Indrajith and Parvathy are Tamilians, day laborers living in a Tamil colony in Kochi. They are good friends, and in love with each other, but Indrajith knows Parvathy has an abusive husband she is separated from and so never considers acting on his feelings. After they get caught in a fight with some rowdies at a movie, Indrajith brings Parvathy back to live in the same quarters as himself and his sister Rohini and other friends. Rohini is touched by Parvathy’s story and decides to marry her off, not to Indrajith, but to another acquaintance who pretends to be rich and passionately devoted to Parvathy. On their wedding night, the new husband is arrested as a thief and Parvathy goes running back to Indrajith and they finally admit their feelings. But the danger is still there, in the end, Parvathy’s abusive husband tracks them down. And they are on the run from him, trying to get out of town, when their motorcycle swerves in front of a jeep, causing it to veer into a lightpost.
Meanwhile, Prithviraj is an enforcer who works for Rajeev Pillai, a land developer. He is an enforcer, but more than just muscle. We first seen him negotiating with a Dubai based businessman who is backing out on an agreement to sell them land. Prithviraj both handles the talking part of the negotiation and, when they are turned down, he handles the muscle part of it, leading a team that wayleighs the Dubai businessman that night and stabs him to death in front of his screaming wife. One night Prithviraj is waiting for Rajeev and sees his girlfriend Rima Kallingal, a beautiful young actress. Rajeev sends him to pick her up and drive her around occasionally. Prithviraj falls in love with her through their small interactions, although she never even notices him. And when he learns that Rajeev is working an elaborate scheme to entrap Rima, he tries to reach Rima to tell her, but doesn’t get the chance until it is almost too late. In the end, he forces Rajeev to do the right thing and is driving him and Rima to the police, when Rajeev tries to molest Rima, he is distracted trying to separate them, and doesn’t notice Indrajith and Parvathy on their bike and veers into a light post. After the accident, Rima is fine, Rajeev is dead, and Prithviraj is arrested. In the end, Rima calls him in jail.
Rima is a troubled actress. We learn that she eloped with a man in college and when they were desperate for money, Rajeev came to their rescue and helped her get a job in TV, which eventually turned into a job in films because of her talent. She and Rajeev were in love but he was too cowardly to run away with her and risk the anger of his family. Now he pops up in her life periodically, expecting her to be available to him, and she rejects him because she doesn’t love him any more. Her husband beats her for this, wanting to keep Rajeev’s money and patronage coming. Just when she thinks the marriage is getting better, her husband has a job and seems to be trying to take care of her, there is an accident at the construction site he is supervising, and he is arrested. To get him out, Rima needs Rajeev to sign a paper saying it was his construction site and his responsibility. But what she doesn’t know is that Rajeev and her husband planned this whole thing between them to blackmail her into going back to Rajeev. Prithviraj tries to tell her, but she thinks he is just a thug and won’t see him. Finally, when she comes to give in to Rajeev, Prithviraj bursts in and drags her away, telling her that it was all a set-up job, then stays back to convince Rajeev to do the right thing and let her go. He goes to tell Rima that Rajeev has agreed to sign the papers and free her husband, and finds her having attempted suicide, now that she knows her husband cared so little about her. He saves her life, then comes back the next day to take her to Rajeev and bring them both to the police station to free her husband. Which is when they are in the car accident. Later, Prithviraj is in jail paying his debt to society, and Rima is preparing for her next film, when she has a few moments and calls him on a cell phone snuck into his cell, because he has changed from someone she never even noticed to the most important person in her life.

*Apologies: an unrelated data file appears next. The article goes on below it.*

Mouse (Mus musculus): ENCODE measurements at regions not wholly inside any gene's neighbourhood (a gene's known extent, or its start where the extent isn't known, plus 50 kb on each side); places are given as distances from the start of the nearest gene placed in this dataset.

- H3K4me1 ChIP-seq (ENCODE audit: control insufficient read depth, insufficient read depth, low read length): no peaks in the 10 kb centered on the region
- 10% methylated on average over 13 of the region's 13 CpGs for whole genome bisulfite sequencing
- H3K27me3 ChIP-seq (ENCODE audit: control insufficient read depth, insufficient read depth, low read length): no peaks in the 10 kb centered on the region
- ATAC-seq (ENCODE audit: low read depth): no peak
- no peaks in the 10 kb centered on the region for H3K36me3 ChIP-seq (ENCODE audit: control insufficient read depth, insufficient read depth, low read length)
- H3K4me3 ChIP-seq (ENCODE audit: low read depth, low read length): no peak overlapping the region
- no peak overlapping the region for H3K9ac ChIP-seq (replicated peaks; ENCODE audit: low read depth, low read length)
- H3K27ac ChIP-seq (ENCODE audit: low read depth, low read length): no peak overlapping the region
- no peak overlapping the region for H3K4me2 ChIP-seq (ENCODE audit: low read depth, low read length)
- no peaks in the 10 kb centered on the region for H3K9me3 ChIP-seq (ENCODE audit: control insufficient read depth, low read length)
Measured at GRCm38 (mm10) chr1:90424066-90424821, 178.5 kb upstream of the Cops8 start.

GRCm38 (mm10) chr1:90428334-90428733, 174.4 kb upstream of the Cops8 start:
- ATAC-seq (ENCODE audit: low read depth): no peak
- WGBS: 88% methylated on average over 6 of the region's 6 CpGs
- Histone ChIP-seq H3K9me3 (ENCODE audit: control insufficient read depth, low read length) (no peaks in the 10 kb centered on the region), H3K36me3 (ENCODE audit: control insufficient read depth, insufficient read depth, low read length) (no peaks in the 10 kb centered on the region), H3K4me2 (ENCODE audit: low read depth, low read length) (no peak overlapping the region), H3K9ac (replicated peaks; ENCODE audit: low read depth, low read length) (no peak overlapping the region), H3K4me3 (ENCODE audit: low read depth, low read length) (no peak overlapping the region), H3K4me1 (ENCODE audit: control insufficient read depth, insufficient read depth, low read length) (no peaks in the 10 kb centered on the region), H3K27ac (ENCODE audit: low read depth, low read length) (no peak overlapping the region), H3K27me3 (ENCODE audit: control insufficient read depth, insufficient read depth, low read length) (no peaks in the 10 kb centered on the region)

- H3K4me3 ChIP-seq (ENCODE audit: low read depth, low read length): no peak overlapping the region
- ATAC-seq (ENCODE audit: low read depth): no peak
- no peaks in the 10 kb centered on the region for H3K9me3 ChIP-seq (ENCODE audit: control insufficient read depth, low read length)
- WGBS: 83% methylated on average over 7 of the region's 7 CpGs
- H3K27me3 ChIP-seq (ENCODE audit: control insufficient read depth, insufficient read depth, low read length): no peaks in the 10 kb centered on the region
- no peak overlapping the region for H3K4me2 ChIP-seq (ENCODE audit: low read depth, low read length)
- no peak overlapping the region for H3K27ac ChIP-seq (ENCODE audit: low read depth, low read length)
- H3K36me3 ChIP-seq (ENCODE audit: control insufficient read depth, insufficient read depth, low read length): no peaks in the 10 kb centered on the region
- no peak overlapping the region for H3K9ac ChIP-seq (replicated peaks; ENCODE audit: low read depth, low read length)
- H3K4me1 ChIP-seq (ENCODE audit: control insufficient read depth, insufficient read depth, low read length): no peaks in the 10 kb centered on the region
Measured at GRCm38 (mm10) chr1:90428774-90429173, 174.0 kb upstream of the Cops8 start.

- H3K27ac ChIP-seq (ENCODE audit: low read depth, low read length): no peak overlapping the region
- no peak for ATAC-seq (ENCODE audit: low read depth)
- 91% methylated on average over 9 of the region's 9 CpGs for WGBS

And finally, the character given the briefest backstory, the only one who doesn’t get a “happy” ending. Swetha Menon is the widow of the Dubai businessman killed by Prithviraj in the beginning. She teams up with the young man who is a land mafia business rival to Rajeev and seduces him into swearing vengeance for her husband. Their team spends most of the film trying to kill both Prithviraj and Rajeev. After multiple failed attempts (resulting in multiple fight scenes displaying Prithviraj’s loyalty and bravery, and Rajeev’s cowardice), the gang is chasing them all down when their jeep gets into the accident, and Prithviraj fights them all off, despite his car accident injuries. With Rajeev dead and Prithviraj in jail, Swetha agrees to marry the young man who has been helping her. But she is still obsessed with vengeance, leaving Kochi for London with him only reluctantly.
(Yes yes, she’s a good actress, I liked her in Salt ‘n Pepper as well, but I will never be able to resist inserting this song any time her name comes up)
That’s how it is when the movie is over, we know that Prithviraj fell in love with Rima and was trying to do right by her, we know that Indrajith knew about Parvathy’s husband and that’s why he never made a move, we know that Rima is a gorgeous actress on the surface but an abused wife underneath it all, and all their previous actions make sense once we know these things. But the first time we see it, none of it makes sense. That’s why we have to watch it over and over again, to fully understand why these people are doing the things they do, what is going on under the surface.
In the American movie Groundhog Day, Bill Murray at one point argues that maybe God isn’t all powerful, maybe he has just been around so long that he has seen it all before. That’s what it’s like watching this film. We in essence get to sit in judgement on these people, seeing their actions, and then seeing them again once we know the motivation behind them, and deciding if they were right or wrong in what they have done, if they deserve to be rewarded or punished.